The emergence of the Swedish Empire did eventually lead to a period of sporadic Swedish domination during the twelfth and early thirteenth centuries. The Swedes had conquered and formed the ruling class over the Finns, Lapps, Estonians, and Livonians, around the eastern Baltic Sea. Mark I (1172-1191), was courted by the Poles, who were rivals of Sweden, and attempting to extend their control over Polotsk, Turov-Pinsk, and into Smolensk. Mieszko III (1137-1202), King of Poland, sent a delegation to Moscow in order to conclude a formal alliance directed against Sweden. It was this alliance that prompted Canute I (1167-95), King of Sweden and Finland, to invade Catalaunia, and sack Moscow (1191), with Catalaunia becoming a Swedish vassal-state, following Novogrod, Pskov, and Smolensk. Mark I was deposed by Canute and replaced by his own brother Nikita II (1191-1197), who was then forced to swear an oath of homage to Canute and to pay tribute. Mark and Nikita's younger brother, Simeon II (1197-1204), had an uneventful reign, and was also forced to provide funds, oaths of loyalty, and troops to the Swedes.
However, with the Swedes absorbed by wars with the Samoyeds, Chuds, and Lithuanians along the lower Baltic Sea, their influence faltered. Simeon's son and successor, Roman (1204-1213), undertook extensive reconstruction efforts in Moscow, repairing the damage which had been inflicted by Canute; signed a commercial treaty with Pecheneg King Metiga of Kiev; and developed sophisticated taxation, law enforcement, and conscription systems. Stephen (1213-1220), also undertook various projects in Moscow, being responsible for the Cathedral of the Annuciation and the Terem Palace. Paul II (1220-1227), also received a delegation and various gifts from Poland, in a renewed attempt to gain Catalaunian support for campaigns against Sweden. However, Paul was not strong enough to challenge the Swedes or Poland's southern enemy, the Cumans, at this time.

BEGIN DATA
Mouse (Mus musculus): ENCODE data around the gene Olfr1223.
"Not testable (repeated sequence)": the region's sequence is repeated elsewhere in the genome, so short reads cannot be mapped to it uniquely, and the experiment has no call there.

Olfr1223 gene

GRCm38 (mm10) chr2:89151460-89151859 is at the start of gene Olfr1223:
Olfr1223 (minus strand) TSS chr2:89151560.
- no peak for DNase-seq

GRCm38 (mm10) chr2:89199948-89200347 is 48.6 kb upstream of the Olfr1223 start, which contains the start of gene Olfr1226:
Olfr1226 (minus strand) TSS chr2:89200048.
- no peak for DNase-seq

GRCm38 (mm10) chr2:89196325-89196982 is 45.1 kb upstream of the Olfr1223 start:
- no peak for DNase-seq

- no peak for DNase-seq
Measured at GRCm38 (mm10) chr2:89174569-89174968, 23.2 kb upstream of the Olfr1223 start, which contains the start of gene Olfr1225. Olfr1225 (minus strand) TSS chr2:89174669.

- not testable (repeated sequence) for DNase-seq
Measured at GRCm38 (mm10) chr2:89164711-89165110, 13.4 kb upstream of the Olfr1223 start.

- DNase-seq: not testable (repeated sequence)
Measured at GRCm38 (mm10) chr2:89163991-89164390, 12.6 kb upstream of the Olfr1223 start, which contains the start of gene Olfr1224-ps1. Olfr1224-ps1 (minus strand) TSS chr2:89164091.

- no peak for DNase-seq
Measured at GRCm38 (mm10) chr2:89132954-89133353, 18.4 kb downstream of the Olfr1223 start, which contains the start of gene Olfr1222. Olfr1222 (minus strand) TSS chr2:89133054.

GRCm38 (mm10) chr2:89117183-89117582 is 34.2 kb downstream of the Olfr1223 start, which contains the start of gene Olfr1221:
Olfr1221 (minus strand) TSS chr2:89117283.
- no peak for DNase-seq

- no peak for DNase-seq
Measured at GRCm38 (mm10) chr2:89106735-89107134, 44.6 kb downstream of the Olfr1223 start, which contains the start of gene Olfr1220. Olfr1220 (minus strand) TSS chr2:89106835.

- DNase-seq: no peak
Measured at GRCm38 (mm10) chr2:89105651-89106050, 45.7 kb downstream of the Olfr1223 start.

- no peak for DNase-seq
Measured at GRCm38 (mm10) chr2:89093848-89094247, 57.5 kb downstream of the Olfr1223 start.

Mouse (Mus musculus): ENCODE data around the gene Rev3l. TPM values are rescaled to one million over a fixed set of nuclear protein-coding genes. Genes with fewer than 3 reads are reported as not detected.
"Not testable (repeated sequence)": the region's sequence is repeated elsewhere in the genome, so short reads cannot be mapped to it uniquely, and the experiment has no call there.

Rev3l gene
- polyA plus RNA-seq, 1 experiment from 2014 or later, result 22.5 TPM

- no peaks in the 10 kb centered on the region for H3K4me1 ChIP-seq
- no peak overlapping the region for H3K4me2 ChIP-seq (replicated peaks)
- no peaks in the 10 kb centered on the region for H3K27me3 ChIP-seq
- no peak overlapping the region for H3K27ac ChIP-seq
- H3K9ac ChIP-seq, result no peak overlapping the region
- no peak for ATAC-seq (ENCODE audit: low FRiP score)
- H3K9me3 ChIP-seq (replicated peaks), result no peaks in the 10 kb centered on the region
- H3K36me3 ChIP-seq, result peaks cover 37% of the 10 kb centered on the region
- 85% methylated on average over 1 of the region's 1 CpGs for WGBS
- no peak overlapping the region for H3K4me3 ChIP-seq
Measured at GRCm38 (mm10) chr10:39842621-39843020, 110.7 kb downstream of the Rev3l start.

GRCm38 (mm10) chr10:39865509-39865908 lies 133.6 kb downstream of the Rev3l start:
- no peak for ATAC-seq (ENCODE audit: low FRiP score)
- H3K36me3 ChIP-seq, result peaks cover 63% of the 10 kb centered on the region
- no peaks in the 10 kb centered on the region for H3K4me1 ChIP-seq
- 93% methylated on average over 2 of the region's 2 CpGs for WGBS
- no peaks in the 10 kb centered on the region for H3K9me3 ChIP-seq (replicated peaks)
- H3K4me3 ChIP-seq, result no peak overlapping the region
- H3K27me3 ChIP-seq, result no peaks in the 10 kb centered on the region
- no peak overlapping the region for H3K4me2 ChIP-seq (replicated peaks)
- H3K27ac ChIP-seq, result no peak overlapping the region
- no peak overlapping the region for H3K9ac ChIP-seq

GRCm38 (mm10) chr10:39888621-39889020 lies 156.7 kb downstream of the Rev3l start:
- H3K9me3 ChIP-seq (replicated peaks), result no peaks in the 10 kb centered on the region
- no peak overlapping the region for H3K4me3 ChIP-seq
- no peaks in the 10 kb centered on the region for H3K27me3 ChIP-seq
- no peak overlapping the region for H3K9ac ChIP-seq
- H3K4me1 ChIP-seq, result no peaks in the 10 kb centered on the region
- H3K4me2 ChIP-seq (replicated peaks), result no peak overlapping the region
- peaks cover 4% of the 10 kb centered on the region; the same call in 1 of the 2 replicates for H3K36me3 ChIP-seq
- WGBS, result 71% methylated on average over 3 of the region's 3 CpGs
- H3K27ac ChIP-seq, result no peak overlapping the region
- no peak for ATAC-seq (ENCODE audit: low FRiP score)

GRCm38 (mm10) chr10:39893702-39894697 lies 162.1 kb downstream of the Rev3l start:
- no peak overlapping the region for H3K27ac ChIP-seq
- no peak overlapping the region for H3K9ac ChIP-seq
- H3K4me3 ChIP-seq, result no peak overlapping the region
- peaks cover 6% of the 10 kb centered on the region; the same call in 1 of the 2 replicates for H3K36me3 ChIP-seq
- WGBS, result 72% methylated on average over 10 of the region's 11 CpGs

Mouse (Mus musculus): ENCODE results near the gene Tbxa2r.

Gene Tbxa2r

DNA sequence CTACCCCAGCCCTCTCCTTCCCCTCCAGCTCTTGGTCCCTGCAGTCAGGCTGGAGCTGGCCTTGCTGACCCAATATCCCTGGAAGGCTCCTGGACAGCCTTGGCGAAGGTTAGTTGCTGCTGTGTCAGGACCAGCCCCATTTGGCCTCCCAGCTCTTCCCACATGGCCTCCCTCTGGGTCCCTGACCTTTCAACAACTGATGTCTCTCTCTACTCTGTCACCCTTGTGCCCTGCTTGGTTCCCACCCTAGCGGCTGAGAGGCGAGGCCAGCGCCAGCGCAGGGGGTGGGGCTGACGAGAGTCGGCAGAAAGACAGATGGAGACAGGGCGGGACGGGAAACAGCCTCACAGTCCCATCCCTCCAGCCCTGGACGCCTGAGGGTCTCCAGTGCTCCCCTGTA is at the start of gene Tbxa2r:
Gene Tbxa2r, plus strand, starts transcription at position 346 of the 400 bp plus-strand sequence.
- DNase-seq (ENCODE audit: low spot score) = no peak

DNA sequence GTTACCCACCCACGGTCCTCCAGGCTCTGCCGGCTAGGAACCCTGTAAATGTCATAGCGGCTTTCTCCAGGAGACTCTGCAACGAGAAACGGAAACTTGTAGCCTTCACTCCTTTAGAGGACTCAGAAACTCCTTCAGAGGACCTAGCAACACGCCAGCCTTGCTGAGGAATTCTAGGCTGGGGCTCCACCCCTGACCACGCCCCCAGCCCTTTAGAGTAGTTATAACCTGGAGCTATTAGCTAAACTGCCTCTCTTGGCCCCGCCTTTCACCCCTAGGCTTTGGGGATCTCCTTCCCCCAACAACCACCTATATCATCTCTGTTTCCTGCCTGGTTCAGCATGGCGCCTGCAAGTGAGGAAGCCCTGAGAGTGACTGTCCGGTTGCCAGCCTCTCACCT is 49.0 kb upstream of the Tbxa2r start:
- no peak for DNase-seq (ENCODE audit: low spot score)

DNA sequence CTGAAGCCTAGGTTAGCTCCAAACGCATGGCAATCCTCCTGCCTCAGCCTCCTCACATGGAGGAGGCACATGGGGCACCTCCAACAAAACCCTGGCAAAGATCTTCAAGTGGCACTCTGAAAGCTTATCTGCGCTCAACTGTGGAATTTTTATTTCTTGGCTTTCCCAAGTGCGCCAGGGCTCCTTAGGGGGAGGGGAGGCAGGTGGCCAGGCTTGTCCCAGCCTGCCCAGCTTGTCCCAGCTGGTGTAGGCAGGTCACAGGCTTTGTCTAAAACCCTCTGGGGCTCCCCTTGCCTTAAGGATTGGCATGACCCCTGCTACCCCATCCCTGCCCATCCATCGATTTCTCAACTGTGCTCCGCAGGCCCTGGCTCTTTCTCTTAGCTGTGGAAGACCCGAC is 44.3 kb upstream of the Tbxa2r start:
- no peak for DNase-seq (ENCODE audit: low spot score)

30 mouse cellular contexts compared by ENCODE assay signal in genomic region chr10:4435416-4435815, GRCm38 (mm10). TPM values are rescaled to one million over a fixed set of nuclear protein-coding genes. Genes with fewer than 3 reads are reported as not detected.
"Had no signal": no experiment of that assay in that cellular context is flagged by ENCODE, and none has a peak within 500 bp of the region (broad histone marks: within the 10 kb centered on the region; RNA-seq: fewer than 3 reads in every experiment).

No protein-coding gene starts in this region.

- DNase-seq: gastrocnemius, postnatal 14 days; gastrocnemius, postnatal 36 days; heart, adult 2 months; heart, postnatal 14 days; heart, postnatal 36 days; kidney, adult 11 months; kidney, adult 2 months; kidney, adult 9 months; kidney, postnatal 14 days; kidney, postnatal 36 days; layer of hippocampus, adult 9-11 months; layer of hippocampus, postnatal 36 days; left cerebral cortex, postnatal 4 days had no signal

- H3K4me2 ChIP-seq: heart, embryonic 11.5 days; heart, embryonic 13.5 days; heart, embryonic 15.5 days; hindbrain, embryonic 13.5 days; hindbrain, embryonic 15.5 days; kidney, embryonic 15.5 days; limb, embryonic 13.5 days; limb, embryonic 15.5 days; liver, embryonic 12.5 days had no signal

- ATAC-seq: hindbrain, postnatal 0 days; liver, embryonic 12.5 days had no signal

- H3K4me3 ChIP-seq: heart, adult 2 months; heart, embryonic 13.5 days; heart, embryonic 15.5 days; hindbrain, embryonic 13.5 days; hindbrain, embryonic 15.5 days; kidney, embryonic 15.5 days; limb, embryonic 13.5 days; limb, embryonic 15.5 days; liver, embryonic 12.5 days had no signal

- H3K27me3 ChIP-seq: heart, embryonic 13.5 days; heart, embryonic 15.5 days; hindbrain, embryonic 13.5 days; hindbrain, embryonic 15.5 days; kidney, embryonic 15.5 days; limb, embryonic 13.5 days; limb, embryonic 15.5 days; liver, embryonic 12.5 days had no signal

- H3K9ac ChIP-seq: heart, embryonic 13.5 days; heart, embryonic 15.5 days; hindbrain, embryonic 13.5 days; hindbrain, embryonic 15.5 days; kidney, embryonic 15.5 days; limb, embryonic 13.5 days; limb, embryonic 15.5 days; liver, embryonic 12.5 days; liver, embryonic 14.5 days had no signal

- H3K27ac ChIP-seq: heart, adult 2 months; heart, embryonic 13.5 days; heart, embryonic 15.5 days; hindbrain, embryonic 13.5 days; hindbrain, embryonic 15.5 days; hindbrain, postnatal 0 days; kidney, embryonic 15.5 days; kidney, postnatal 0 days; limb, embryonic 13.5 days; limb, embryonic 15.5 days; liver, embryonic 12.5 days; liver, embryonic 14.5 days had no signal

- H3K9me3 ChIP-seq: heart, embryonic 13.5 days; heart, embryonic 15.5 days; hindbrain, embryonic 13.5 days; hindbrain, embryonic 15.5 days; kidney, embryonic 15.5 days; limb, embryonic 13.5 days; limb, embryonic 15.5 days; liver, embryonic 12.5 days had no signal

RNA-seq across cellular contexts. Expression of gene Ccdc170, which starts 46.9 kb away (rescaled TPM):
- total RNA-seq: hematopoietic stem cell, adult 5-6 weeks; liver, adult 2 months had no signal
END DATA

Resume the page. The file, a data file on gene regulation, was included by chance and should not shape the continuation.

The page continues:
Middle Catalaunian Period (1227-1559)Edit
By the reign of Ivan I (1227-1253), Swedish power, and its influence over Catalaunia, was on the wane. Ivan became involved in a dynastic battle between Eric XI the Lame and his uncle, Canute II the Tall. After Canute died in 1234, his son Holmger (d. 1248) took up his cause. A pro-Catalaunian faction appeared at the Swedish court in Stockholm. Ivan succeeded not only in terminating all remnants of Swedish dominance over Catalaunia, but also annexed Torzhok, Smolensk, Toropets, and the regions up to Lake Liman. He also conducted a series of campaigns against the Chuds and Samoyeds, forcing them to pay him tribute, grant him commercial privileges, and hand over a series of garrisons along the Vychedga River.